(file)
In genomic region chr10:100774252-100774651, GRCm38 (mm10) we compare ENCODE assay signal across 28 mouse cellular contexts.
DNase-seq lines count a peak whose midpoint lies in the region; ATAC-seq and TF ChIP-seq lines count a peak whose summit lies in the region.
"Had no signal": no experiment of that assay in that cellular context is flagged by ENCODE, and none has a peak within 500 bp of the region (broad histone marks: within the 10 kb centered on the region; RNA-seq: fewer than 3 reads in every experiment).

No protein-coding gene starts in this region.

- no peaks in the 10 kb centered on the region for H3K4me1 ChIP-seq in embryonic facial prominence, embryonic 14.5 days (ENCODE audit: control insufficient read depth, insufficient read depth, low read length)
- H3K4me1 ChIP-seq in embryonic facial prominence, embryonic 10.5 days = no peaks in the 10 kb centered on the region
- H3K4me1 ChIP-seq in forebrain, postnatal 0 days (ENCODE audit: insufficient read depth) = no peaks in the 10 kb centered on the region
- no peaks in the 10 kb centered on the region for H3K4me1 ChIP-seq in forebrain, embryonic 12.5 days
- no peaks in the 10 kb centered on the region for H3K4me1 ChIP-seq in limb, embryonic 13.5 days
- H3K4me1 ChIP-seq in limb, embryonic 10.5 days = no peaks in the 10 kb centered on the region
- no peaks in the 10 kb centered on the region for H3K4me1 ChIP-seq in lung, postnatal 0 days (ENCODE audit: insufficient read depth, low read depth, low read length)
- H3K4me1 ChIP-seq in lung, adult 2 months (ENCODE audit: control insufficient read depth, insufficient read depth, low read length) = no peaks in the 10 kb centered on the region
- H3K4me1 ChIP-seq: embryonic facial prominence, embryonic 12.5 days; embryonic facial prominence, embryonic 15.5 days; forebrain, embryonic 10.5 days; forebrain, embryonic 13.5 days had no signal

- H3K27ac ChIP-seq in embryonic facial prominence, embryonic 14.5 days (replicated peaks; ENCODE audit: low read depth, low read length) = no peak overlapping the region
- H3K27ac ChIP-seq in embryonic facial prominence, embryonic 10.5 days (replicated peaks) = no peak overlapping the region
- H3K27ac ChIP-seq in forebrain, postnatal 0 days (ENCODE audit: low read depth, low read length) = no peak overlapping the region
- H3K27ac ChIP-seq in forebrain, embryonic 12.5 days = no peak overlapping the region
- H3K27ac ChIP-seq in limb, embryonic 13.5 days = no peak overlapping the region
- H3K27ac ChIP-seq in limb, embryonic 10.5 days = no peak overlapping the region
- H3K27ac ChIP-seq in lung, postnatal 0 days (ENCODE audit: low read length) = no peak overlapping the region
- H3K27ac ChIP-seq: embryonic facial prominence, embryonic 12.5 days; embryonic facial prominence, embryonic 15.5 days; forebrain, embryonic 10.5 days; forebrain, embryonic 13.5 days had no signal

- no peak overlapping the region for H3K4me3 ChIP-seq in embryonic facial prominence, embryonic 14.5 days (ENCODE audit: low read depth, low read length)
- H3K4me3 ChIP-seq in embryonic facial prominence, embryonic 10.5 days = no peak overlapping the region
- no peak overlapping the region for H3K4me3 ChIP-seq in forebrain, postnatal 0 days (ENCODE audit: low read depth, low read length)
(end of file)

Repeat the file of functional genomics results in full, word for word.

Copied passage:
In genomic region chr10:100774252-100774651, GRCm38 (mm10) we compare ENCODE assay signal across 28 mouse cellular contexts.
DNase-seq lines count a peak whose midpoint lies in the region; ATAC-seq and TF ChIP-seq lines count a peak whose summit lies in the region.
"Had no signal": no experiment of that assay in that cellular context is flagged by ENCODE, and none has a peak within 500 bp of the region (broad histone marks: within the 10 kb centered on the region; RNA-seq: fewer than 3 reads in every experiment).

No protein-coding gene starts in this region.

- no peaks in the 10 kb centered on the region for H3K4me1 ChIP-seq in embryonic facial prominence, embryonic 14.5 days (ENCODE audit: control insufficient read depth, insufficient read depth, low read length)
- H3K4me1 ChIP-seq in embryonic facial prominence, embryonic 10.5 days = no peaks in the 10 kb centered on the region
- H3K4me1 ChIP-seq in forebrain, postnatal 0 days (ENCODE audit: insufficient read depth) = no peaks in the 10 kb centered on the region
- no peaks in the 10 kb centered on the region for H3K4me1 ChIP-seq in forebrain, embryonic 12.5 days
- no peaks in the 10 kb centered on the region for H3K4me1 ChIP-seq in limb, embryonic 13.5 days
- H3K4me1 ChIP-seq in limb, embryonic 10.5 days = no peaks in the 10 kb centered on the region
- no peaks in the 10 kb centered on the region for H3K4me1 ChIP-seq in lung, postnatal 0 days (ENCODE audit: insufficient read depth, low read depth, low read length)
- H3K4me1 ChIP-seq in lung, adult 2 months (ENCODE audit: control insufficient read depth, insufficient read depth, low read length) = no peaks in the 10 kb centered on the region
- H3K4me1 ChIP-seq: embryonic facial prominence, embryonic 12.5 days; embryonic facial prominence, embryonic 15.5 days; forebrain, embryonic 10.5 days; forebrain, embryonic 13.5 days had no signal

- H3K27ac ChIP-seq in embryonic facial prominence, embryonic 14.5 days (replicated peaks; ENCODE audit: low read depth, low read length) = no peak overlapping the region
- H3K27ac ChIP-seq in embryonic facial prominence, embryonic 10.5 days (replicated peaks) = no peak overlapping the region
- H3K27ac ChIP-seq in forebrain, postnatal 0 days (ENCODE audit: low read depth, low read length) = no peak overlapping the region
- H3K27ac ChIP-seq in forebrain, embryonic 12.5 days = no peak overlapping the region
- H3K27ac ChIP-seq in limb, embryonic 13.5 days = no peak overlapping the region
- H3K27ac ChIP-seq in limb, embryonic 10.5 days = no peak overlapping the region
- H3K27ac ChIP-seq in lung, postnatal 0 days (ENCODE audit: low read length) = no peak overlapping the region
- H3K27ac ChIP-seq: embryonic facial prominence, embryonic 12.5 days; embryonic facial prominence, embryonic 15.5 days; forebrain, embryonic 10.5 days; forebrain, embryonic 13.5 days had no signal

- no peak overlapping the region for H3K4me3 ChIP-seq in embryonic facial prominence, embryonic 14.5 days (ENCODE audit: low read depth, low read length)
- H3K4me3 ChIP-seq in embryonic facial prominence, embryonic 10.5 days = no peak overlapping the region
- no peak overlapping the region for H3K4me3 ChIP-seq in forebrain, postnatal 0 days (ENCODE audit: low read depth, low read length)